Color-Blindness, Racial Privilege, and the American Dream

                St.  Paul spoke declared that in Christ there was neither Jew nor Greek, Slave or Free, Male or Female (Gal. 3:28).  Baptism, he suggested, removed these barriers that divide society religiously, economically, and with regard to gender.  While this is true is principle, we’ve still not reached the point in the church where we can say that all divisions have been removed.   We could operate as if these divisions didn’t exist – be blind to them – but that wouldn’t make them go away.   It would be better to instead recognize the problems and deal with them.

                I make this statement regarding the wisdom of Paul’s word to the Galatians as preface to remarks I want to make about the recent debate over Section 5 of theVoting Rights Act.  The Voting Rights Act made it illegal to prevent citizens from voting and from creating barriers to true representation.  Thus, with Section 5, in certain parts of the country, which have historically been known to discriminate, changes to voting laws or redistricting plans must be reviewed by the Justice Department.   It has been argued that times have changed since the 1960s, and thus this burdensome process is no longer needed.  At this point I’m not equipped to argue that point.  In fact, I recognize that parts of the country not covered have had egregious policies.  Perhaps all voting laws should be reviewed by the Justice Department, but that’s not my point.

                I want to address two statements made by key Justices of the Supreme Court.  First, Chief Justice John Roberts advocates for a color-blind approach.  In this way of thinking laws that seek to address injustice through affirmative action in college admissions, job promotion, or voting policies are unnecessary.  Just let the most qualified person receive admission, the job, and when it comes to voting, simply trust local officials to do the right thing.  And quite often, advocates of this approach turn to Martin Luther King’s “I Have a Dream Speech” and suggest that King envisioned a color-blind world.  Now, I don’t doubt that Dr. King meant it when he said that he dreamed of a day when we would be judged by the content of our character rather than the color of our skin, but I’m not sure Dr. King would agree that we’ve reached that point.  Yes, we’ve elected an African American President, but a considerable amount of anti-Obama animus is racially tinged.  Chief Justice Roberts may have the best of intentions, but I don’t think it carries true realism.  It assumes too much of humanity, that we can – at this point in our lives – see the world in such a way.

                The Roberts vision is problematic in its unrealistic vision of humanity – to put it in theological terms; it presumes a level sinlessness that we’ve yet to achieve.  In the mean time ignoring the reality of race and gender won’t get us to the place we desire to be.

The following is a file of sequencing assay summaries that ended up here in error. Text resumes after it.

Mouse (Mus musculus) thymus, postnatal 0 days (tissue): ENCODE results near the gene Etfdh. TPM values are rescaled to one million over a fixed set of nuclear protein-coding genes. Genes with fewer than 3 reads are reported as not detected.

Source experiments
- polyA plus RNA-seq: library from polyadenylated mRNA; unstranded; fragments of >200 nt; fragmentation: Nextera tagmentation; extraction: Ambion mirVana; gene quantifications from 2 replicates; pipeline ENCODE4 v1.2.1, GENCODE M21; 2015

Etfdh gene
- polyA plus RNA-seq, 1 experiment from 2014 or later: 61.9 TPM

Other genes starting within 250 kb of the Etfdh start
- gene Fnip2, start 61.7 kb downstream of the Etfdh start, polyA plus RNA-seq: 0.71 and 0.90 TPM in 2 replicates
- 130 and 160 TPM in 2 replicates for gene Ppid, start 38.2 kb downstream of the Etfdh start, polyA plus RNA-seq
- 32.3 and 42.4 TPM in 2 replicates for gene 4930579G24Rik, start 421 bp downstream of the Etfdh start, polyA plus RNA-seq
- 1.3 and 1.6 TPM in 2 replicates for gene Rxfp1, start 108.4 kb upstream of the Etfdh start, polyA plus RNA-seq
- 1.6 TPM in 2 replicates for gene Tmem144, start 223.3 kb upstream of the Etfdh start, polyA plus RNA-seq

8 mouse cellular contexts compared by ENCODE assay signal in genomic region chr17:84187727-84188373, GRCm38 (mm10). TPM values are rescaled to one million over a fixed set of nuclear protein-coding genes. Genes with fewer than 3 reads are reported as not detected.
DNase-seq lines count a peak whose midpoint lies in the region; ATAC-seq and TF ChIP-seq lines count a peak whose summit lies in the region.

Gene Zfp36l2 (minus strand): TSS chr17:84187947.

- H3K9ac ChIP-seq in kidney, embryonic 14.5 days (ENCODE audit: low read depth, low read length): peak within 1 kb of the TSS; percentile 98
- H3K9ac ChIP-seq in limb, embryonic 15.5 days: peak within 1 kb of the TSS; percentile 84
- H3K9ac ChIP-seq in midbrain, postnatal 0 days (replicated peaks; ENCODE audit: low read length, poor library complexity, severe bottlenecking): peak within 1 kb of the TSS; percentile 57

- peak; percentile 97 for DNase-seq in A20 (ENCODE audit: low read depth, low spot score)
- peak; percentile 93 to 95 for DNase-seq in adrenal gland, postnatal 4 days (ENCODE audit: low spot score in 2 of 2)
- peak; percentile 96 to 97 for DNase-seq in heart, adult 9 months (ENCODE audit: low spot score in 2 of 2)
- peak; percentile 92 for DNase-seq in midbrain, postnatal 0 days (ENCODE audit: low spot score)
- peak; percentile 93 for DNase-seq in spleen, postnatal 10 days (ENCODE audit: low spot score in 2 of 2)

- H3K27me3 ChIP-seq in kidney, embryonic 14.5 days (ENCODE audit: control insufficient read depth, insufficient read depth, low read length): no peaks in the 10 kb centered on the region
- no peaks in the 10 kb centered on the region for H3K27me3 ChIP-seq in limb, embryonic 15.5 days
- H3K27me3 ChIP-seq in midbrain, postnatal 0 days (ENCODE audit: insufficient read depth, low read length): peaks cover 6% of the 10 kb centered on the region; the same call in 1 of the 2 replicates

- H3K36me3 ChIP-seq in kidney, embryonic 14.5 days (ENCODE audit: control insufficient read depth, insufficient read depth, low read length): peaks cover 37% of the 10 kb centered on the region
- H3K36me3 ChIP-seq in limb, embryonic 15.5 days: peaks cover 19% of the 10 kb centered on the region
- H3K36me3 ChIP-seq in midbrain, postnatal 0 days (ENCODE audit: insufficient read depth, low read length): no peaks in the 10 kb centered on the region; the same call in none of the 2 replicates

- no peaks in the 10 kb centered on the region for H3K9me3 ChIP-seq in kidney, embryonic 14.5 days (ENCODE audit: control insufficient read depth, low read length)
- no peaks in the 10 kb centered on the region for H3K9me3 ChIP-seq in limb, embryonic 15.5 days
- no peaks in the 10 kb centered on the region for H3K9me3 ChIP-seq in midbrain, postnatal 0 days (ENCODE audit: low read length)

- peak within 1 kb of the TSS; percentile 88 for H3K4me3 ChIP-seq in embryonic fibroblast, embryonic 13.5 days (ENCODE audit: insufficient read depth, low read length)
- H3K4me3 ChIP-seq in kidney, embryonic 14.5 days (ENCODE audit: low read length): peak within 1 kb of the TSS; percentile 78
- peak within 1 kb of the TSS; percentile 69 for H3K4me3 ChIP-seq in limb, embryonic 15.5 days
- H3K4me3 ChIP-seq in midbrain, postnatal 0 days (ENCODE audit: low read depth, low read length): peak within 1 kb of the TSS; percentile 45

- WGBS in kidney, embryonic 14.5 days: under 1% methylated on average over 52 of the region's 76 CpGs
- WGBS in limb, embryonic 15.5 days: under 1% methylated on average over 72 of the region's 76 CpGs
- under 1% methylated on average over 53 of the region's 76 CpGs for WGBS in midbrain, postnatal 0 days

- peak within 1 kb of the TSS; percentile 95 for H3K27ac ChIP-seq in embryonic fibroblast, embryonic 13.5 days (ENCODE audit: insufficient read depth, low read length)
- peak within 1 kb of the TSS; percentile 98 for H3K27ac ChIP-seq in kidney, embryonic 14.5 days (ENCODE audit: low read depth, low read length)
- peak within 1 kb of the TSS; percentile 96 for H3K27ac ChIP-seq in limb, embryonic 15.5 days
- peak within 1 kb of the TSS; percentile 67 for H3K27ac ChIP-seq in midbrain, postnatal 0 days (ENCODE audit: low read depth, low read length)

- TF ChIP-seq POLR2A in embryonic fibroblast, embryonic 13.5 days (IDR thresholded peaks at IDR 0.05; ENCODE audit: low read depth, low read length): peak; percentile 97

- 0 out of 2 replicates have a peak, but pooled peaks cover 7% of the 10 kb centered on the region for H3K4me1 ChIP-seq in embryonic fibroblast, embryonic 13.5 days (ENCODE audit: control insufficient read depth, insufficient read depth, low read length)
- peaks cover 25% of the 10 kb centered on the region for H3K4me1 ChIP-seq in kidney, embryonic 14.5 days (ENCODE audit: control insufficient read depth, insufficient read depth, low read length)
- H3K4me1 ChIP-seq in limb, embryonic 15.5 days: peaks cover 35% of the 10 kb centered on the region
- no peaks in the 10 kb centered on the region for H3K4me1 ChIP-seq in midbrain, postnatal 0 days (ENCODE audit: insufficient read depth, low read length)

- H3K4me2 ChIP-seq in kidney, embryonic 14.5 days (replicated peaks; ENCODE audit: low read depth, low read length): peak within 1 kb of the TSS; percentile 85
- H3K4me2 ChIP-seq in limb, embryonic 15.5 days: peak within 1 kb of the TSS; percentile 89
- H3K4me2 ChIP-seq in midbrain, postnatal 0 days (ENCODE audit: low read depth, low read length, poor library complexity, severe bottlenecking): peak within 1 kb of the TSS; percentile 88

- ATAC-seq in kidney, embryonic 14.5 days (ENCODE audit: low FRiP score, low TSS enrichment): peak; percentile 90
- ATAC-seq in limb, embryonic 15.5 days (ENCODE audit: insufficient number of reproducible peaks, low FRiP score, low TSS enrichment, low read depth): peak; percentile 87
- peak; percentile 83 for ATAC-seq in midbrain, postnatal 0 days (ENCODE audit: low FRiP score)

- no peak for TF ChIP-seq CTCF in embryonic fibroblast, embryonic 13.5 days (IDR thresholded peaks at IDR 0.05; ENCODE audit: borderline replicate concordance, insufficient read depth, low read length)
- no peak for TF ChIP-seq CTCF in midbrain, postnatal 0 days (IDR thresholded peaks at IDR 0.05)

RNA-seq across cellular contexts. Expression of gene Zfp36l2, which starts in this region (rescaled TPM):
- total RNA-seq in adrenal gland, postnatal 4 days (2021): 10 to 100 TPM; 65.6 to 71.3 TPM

More troubling are the statements made by Justice Antonin Scalia, who suggests that the Voting Rights Act itself is simply the preservation of “Racial Privilege.”  That is, it privileges People of Color over White People.  He suggests that Congress is ill-equipped to deal with such things and thus the Courts must act.  Here is the great Originalist who lambastes “Judicial Activism” while at the same time taking an extremely activist position, suggesting that the Court should strike down a law that has been reenacted by Congress several times and signed by Presidents of both parties.  While I find his Judicial Activism ironic, his vision of racial privilege is in my mind dangerous.  He’s essentially calling into question the need to rectify the hideousness of barriers that were put in place to keep African Americans and other minorities from achieving true representation in the political sphere.  Those who have had “racial privilege” since the beginning of this nation have been white folks like me.  In the last election Section 5 was used effectively to block attempts to hinder voting in predominantly minority communities.  Abandoning the Voting Rights Act will not put a stop to “Racial Privilege.”  No, it will help continue the unchecked hegemony of White Privilege.   

                Until such time as we’ve reached true sinlessness, there will be need for checks and balances like the Voting Rights Act against concentrating the political power in the hands of a few or of one group.  My hope is that the Voting Rights Act stands, because it is a reminder that without checks and balances our democracy will become a farce once again.


RG said…
Seems to be that if anything the voter's rights act should be expanded. During the last election cycle many efforts were made in various states to suppress the votes of African Americans in particular. From challenging voter registrations of long time voters in "poorer" districts. Then there was the manipulating the early voting dates so that the tradition of black churches bringing members to early voting stations after worship on Sunday could not occur. While I would like to think we are past the need for such laws; recent evidence proves the need for an expansion rather than an elimination of voter's rights laws.
Robert Cornwall said…
I would agree -- expansion is likely the way to go, because we're not yet a truly color blind society.
John said…
It's all about ideology. We have come to expect our judges to display at least a patina of ideological neutrality. So it is especially heinous when we see such judges so nakedly display their ideological biases.

Popular Posts